Getting your Indian tourist visa

Getting an Indian tourist visa is a much simpler affair with the new e-Tourist Visa, if you are eligible. Find more information on the government of India’s e-Tourist Visa website. Beware of fake websites offering the e-TV service. The correct website is: https://indianvisaonline.gov.in/.

For UK citizens, the Indian High Commission website provides further helpful information.

Here's what else you need to know ...

WEATHER

Spring and autumn are the best times of year in India. Most of the country is uncomfortably hot from May to August, with monsoon rains often causing havoc in June and July. The northern parts of India can be chilly in January and February. Up in the high Himalayas, the tourist season is reversed, with summer being the only season in which many of the roads are snow-free and passable.

 

MONEY

Most foreign bank cards work in India, but don’t be surprised if ATMs are regularly out of order. In very remote regions, make sure to have enough cash on you as ATMs are scarce. Larger bank branches in main cities usually have a foreign exchange counter, and big hotels will change foreign currency from the major world currencies.

 

CURRENCY

The Indian currency is the Rupee.

US$1 = approx. 67 Rupees.

 

HEALTH & HYGIENE

We recommend taking out travel and medical insurance before travelling.

Make sure your vaccinations, including but not limited to cholera, hepatitis A, polio and typhoid, are up to date before travelling to India.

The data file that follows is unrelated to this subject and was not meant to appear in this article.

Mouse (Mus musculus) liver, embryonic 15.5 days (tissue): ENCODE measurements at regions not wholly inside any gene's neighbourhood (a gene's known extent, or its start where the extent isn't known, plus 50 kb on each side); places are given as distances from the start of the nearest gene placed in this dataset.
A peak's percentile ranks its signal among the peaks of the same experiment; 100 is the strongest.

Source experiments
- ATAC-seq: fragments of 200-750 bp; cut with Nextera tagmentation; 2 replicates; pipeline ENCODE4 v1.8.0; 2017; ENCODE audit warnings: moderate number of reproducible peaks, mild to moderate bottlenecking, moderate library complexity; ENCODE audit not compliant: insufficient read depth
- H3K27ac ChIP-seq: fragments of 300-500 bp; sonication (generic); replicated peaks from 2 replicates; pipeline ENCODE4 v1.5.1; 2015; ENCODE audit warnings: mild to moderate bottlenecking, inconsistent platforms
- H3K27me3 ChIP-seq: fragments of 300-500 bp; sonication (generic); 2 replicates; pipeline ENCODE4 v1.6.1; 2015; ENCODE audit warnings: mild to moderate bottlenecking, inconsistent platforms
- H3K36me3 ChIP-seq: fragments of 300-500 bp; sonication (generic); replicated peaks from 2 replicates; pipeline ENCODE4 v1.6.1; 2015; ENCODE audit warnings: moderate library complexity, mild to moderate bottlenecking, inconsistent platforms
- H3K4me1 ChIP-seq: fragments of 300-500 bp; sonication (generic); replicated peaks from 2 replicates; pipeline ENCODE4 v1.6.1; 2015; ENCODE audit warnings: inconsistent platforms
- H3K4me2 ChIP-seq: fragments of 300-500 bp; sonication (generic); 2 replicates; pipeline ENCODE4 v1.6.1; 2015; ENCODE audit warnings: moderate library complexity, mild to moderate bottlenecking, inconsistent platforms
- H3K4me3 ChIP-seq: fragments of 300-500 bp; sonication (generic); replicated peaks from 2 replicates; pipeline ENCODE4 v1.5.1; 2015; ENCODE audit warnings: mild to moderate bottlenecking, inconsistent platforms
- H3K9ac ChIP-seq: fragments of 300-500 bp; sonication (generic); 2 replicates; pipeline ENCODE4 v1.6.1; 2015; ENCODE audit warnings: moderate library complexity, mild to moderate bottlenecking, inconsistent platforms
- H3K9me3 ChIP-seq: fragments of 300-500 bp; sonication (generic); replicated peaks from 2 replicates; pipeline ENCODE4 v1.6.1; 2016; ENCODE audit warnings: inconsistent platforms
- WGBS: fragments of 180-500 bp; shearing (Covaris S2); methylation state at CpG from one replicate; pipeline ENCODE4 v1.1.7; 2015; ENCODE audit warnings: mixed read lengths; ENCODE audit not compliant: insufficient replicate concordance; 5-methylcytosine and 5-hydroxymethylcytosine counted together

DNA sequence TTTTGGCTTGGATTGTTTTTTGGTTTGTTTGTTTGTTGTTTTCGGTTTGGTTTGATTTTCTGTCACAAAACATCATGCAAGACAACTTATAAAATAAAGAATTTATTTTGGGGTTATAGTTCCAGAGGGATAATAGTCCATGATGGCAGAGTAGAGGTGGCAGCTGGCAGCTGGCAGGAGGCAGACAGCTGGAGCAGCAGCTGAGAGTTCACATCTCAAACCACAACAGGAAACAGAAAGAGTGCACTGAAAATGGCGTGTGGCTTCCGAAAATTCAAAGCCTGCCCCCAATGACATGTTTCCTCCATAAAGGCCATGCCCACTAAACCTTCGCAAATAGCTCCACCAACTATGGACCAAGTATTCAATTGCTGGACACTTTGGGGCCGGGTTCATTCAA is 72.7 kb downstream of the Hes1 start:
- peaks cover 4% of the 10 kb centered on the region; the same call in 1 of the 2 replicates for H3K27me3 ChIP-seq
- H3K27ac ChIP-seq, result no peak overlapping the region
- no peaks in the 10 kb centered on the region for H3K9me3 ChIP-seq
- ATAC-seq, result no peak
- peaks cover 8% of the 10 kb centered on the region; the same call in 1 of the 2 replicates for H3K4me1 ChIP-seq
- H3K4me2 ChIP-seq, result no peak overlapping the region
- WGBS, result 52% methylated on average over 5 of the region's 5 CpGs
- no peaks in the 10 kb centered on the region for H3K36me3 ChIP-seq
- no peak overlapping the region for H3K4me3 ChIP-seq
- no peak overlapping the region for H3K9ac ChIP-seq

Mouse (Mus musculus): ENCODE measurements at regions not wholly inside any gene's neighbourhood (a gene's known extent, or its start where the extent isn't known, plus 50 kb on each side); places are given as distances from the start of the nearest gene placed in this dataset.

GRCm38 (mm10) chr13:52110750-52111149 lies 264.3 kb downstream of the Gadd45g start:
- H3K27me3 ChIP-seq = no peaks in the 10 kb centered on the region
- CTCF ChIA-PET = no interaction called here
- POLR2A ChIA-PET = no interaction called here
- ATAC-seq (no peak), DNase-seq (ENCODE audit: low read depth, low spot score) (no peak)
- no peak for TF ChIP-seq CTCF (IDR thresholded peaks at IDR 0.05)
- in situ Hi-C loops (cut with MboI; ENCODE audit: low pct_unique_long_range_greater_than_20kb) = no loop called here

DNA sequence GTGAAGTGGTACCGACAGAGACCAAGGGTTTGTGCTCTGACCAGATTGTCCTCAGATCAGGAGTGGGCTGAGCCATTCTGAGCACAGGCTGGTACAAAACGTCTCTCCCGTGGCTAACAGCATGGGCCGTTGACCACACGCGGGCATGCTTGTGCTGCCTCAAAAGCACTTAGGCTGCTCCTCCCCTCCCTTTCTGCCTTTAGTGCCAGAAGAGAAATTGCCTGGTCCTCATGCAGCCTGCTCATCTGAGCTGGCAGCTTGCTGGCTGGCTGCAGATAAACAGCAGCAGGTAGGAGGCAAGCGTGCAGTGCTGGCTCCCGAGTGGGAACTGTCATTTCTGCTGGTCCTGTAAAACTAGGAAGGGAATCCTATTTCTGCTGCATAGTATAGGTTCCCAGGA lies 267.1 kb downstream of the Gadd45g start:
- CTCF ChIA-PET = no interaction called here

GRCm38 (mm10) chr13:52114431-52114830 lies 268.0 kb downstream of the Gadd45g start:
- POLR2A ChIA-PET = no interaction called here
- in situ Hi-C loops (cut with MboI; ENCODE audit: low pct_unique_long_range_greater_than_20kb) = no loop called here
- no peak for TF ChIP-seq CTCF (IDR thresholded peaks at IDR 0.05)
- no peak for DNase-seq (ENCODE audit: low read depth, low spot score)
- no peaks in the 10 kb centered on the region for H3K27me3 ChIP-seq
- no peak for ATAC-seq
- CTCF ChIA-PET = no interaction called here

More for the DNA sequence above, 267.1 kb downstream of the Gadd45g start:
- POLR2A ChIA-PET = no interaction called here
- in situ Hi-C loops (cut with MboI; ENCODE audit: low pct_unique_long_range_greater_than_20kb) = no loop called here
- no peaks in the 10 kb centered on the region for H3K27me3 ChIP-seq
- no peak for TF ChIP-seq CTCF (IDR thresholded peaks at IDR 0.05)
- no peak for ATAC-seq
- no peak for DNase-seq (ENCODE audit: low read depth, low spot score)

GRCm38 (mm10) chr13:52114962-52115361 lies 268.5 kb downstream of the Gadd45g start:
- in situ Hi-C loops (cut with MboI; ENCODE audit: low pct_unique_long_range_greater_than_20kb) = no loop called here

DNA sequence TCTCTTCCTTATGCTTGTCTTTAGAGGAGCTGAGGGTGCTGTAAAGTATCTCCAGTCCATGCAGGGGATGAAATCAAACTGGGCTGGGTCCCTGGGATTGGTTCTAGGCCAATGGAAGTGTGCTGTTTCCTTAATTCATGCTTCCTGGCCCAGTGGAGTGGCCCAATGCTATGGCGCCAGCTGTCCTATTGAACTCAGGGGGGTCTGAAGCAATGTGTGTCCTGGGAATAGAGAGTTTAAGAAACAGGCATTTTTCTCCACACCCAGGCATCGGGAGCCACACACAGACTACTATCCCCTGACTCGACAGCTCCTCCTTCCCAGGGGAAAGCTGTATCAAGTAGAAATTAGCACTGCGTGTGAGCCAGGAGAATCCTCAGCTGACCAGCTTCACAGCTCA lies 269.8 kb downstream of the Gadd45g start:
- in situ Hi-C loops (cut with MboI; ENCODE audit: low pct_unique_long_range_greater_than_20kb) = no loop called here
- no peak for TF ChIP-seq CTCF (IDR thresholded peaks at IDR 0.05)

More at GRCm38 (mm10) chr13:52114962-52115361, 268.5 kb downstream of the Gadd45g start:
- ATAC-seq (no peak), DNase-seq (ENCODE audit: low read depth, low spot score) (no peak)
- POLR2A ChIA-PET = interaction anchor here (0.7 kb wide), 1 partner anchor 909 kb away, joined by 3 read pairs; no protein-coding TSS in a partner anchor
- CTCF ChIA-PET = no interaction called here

Poor hygiene conditions are an unfortunate fact of life in India, and traveller’s diahrrhea is common. Read this article on health tips for travelling in India, how to reduce your chances of coming down with “Delhi belly” and advice on how to treat it.

 

FOOD & DRINK

Indian food is varied and generally enjoyable. Most restaurants will cater to palates less used to fire by making less spicy dishes.

Vegetarians will have no trouble as vegetarianism has been prevalent in India for centuries. Indian chefs are very used to cooking for those with restricted diets so vegans will find India much easier to travel in than other countries.

Meat eaten in India includes chicken, mutton, fish and seafood. We generally recommend those with delicate constitutions to avoid fish or seafood.

Strictly avoid drinking anything but bottled water, which is safe and readily available.

 

LOOS

Most Burrows&Bird hotels have Western-style loos, although in very remote parts of the country, facilities can be primitive.

Many facilities at tourist spots, and most bathrooms at petrol stations, are squat loos.

Public toilets do not provide toilet paper; toilet paper is generally disposed of in waste baskets rather than flushed; loos in India tend to be places where one would not choose to linger.

 

BRING WITH YOU

A few packs of tissues for public loos.

Suncreen – India can have plenty of sunshine.

Sunglasses – as above.

Mosquito repellent.

A couple of multi-plug adaptors – plugs in India are confoundingly varied.

 

DON’T BRING WITH YOU

Any illegal drugs.

 

WHAT TO WEAR – WOMEN

Opt for cotton, or other natural fabrics that are breathable in warmer weather.

Comfortable walking shoes with a good grip are a must.

A pair of rubber flip flops for hotel bathrooms, which are often “wet rooms”.

Hat for sun protection.

Avoid wearing short shorts or skirts above the knee; most women feel more comfortable in lightweight trousers or midi to ankle-length skirts.

Avoid revealing too much cleavage; at Burrows&Bird we also recommend leaving singlets at home.

Indian-Glenburn-bangles

 

WHAT TO WEAR – MEN

Opt for cotton, or other natural fabrics that are breathable in warmer weather.

Comfortable walking shoes with a good grip are a must.

A pair of rubber flip flops for hotel bathrooms, which are often “wet rooms”.

Hat for sun protection.